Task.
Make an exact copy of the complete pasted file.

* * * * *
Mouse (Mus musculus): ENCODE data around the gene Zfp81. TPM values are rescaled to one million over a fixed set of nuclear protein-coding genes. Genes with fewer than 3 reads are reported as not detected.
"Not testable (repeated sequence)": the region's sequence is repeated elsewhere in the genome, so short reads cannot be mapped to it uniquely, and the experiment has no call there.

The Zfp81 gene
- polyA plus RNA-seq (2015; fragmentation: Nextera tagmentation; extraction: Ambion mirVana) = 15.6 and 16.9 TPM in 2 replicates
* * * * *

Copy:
Mouse (Mus musculus): ENCODE data around the gene Zfp81. TPM values are rescaled to one million over a fixed set of nuclear protein-coding genes. Genes with fewer than 3 reads are reported as not detected.
"Not testable (repeated sequence)": the region's sequence is repeated elsewhere in the genome, so short reads cannot be mapped to it uniquely, and the experiment has no call there.

The Zfp81 gene
- polyA plus RNA-seq (2015; fragmentation: Nextera tagmentation; extraction: Ambion mirVana) = 15.6 and 16.9 TPM in 2 replicates